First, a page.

One of the things I enjoy most about Neal Shusterman’s writing is how he creates a unique, yet totally believable voice for each of his first-person narrators (which is why Bruiser, featuring four first-person narrators, is one of my favorite books). This book pulls the reader into the mind of Anthony “Antsy” Bonano with narration that makes you feel like you’re talking to a good friend about these crazy things that happened to him. The casual, slightly cynical, and humorous tone works perfectly for this Brooklyn teenager. The story itself is a spunky tale of identify and our perception of people that at times reminded me a bit of Holes.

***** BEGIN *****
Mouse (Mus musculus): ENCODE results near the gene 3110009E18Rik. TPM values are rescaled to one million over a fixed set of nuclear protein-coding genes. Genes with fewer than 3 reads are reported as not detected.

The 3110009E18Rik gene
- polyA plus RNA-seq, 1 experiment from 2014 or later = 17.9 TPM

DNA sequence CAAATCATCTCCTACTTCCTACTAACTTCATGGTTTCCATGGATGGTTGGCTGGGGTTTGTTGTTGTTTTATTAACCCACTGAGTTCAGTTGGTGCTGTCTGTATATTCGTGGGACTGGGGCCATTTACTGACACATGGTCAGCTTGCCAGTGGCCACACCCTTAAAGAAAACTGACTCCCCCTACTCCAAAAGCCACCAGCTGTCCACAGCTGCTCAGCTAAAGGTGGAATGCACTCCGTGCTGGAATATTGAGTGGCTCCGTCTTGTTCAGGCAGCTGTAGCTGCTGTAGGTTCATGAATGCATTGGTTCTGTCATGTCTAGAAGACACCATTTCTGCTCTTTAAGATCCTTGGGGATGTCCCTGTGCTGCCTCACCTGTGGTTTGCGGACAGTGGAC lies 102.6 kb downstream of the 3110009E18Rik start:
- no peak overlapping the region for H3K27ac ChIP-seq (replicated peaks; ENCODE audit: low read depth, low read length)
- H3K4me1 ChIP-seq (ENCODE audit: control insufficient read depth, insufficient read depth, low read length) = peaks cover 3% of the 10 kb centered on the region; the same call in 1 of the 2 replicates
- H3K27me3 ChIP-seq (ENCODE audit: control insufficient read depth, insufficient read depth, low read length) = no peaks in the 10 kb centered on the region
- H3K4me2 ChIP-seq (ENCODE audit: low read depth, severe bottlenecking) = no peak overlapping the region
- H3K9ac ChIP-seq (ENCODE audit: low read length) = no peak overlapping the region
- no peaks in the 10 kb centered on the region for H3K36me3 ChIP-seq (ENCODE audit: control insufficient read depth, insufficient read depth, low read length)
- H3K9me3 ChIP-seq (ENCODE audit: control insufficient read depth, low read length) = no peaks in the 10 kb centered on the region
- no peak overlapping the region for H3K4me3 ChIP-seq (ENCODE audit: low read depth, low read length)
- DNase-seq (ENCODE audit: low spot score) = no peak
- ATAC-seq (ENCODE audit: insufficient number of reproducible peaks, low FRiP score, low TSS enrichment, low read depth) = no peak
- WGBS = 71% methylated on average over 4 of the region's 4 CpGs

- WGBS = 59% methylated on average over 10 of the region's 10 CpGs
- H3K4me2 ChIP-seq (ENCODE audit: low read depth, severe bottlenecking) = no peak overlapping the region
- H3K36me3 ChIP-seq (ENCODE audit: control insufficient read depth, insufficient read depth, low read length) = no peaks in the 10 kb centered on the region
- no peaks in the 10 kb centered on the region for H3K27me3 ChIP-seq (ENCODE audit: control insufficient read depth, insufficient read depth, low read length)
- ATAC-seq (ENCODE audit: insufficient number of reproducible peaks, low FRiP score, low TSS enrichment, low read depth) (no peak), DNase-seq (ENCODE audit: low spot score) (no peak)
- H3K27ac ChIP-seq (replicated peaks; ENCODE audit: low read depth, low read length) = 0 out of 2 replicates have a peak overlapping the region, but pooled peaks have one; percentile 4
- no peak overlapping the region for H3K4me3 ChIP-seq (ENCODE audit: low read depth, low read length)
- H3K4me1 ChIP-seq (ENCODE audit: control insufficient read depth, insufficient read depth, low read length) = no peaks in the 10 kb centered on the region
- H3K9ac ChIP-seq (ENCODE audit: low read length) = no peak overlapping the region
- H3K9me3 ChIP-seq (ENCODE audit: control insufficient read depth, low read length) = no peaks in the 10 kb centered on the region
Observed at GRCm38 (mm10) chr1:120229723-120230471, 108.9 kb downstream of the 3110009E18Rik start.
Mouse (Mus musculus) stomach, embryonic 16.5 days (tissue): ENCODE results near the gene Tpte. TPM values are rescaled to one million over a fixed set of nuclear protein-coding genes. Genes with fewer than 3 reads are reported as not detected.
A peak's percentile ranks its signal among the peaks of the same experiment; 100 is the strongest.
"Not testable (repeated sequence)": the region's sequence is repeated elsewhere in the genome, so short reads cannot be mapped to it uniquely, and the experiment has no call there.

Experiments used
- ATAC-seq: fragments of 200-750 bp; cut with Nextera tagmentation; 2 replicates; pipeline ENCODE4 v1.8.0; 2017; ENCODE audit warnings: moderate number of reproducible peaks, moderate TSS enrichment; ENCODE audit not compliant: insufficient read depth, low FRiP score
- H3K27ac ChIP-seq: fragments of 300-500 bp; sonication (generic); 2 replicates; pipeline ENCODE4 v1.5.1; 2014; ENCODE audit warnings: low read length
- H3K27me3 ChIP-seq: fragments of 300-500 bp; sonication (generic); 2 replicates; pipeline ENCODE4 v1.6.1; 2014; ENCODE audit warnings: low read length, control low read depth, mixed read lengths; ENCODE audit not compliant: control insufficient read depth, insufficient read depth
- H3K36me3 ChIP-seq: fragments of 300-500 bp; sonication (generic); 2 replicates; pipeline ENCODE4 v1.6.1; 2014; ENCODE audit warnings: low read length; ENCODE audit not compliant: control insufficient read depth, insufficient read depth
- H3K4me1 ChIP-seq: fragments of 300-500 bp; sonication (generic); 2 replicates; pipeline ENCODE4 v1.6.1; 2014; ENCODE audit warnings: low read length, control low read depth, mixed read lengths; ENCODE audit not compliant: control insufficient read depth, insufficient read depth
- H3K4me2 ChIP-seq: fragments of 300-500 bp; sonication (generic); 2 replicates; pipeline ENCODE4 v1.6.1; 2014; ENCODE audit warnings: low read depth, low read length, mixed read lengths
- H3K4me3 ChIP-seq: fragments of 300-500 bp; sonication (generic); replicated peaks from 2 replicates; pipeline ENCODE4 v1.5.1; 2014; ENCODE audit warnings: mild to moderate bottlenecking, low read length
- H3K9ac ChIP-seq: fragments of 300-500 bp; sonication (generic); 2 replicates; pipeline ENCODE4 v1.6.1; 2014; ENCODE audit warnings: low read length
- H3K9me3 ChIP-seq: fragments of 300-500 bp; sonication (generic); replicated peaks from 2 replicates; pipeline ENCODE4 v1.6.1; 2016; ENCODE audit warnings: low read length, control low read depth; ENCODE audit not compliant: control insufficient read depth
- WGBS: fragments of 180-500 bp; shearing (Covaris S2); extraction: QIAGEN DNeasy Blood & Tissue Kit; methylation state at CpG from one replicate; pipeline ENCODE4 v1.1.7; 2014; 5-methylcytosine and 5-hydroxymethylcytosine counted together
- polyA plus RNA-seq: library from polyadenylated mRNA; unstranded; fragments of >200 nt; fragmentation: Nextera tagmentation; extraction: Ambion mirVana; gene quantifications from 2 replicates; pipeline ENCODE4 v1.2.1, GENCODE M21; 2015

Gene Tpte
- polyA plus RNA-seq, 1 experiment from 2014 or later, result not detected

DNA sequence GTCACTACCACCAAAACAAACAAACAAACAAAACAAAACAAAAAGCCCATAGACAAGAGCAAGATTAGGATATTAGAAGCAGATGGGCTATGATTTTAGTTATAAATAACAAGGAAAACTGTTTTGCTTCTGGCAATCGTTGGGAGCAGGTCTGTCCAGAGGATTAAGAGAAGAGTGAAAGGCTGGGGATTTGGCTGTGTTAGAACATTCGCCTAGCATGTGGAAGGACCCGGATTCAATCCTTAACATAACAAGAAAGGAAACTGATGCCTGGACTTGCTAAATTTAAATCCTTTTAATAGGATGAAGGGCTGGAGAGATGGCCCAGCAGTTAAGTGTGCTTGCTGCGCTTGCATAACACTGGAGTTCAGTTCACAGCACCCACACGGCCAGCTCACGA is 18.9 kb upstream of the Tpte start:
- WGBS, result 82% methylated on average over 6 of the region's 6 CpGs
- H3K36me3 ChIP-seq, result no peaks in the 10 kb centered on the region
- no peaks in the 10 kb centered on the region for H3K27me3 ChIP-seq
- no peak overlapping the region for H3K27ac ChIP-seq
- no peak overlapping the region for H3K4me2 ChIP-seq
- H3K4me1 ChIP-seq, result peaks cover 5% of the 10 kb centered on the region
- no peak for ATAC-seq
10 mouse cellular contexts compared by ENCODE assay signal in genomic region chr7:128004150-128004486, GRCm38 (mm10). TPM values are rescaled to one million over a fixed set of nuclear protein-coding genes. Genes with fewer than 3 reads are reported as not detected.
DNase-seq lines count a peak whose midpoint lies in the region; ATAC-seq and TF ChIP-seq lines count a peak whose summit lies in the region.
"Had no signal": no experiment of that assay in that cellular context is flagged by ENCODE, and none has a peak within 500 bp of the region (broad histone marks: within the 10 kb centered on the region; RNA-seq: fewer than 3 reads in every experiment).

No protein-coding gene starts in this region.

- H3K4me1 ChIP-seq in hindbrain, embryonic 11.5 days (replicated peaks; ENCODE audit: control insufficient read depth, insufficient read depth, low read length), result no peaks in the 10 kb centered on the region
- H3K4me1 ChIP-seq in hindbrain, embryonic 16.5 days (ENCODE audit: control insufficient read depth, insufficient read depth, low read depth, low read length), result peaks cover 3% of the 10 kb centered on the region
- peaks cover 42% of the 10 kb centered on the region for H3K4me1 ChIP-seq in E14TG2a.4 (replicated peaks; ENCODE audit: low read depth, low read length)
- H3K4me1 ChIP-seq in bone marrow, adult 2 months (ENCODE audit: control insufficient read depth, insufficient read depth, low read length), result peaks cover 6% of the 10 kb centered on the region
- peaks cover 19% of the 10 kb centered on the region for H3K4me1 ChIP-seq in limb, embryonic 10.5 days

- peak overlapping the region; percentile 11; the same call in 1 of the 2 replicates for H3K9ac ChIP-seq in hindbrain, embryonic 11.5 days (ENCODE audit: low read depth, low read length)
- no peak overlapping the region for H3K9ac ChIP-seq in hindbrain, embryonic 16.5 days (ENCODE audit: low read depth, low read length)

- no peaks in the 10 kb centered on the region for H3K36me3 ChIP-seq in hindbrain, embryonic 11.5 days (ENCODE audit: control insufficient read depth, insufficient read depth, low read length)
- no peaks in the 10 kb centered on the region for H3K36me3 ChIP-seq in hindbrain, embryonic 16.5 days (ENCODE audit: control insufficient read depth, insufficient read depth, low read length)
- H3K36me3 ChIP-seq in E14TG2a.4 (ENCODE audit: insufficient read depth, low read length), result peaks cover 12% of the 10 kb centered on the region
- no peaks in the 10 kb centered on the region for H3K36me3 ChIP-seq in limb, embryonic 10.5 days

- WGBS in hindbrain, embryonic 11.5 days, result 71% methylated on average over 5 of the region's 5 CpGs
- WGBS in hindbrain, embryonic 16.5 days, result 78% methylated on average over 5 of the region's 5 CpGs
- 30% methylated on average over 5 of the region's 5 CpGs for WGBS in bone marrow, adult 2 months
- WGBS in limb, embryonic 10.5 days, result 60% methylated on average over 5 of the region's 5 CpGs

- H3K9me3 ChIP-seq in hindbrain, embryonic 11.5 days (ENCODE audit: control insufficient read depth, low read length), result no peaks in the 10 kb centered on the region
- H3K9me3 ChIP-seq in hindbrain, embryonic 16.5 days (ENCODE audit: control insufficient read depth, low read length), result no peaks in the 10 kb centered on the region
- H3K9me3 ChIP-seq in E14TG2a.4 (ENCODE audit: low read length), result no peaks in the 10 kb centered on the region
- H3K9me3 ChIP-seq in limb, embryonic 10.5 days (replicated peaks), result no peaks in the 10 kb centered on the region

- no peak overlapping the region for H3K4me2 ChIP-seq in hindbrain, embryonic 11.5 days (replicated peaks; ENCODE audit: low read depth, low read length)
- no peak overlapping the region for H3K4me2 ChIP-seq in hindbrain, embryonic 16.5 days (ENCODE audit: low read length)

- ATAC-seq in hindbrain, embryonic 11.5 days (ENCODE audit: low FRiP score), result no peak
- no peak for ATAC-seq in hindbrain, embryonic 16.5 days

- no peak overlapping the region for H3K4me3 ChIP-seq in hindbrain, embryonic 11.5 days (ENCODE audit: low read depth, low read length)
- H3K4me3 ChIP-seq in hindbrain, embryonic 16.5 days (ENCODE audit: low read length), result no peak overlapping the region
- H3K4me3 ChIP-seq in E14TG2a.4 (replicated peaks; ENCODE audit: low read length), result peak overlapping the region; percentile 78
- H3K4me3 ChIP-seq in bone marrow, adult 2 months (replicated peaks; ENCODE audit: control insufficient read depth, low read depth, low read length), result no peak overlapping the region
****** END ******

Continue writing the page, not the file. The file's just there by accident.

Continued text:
It is obviously intended for a slightly younger audience than many of Shusterman’s other books, and if you’re only going to read one of his books, this isn’t the one I’d pick. However, but if you’re already a fan of his writing style, it’s definitely worth the read.
Overall: A fun, easy read with a witty narrator and unique premise.
NEW this week…
Hokey Pokey by Jerry Spinelli
4 of 5 stars
In a childhood fantasy world without any grownups, things begin to take strange changes in the life of one of the biggest kids, Jack.
With the runt squirming in his hands, LaJo recites: “Never pass a puddle without stomping in it. Never go to sleep until the last minute. Never go near Forbidden Hut. Never kiss a girl. OK, go.”
William the runt runs screaming after the puppies.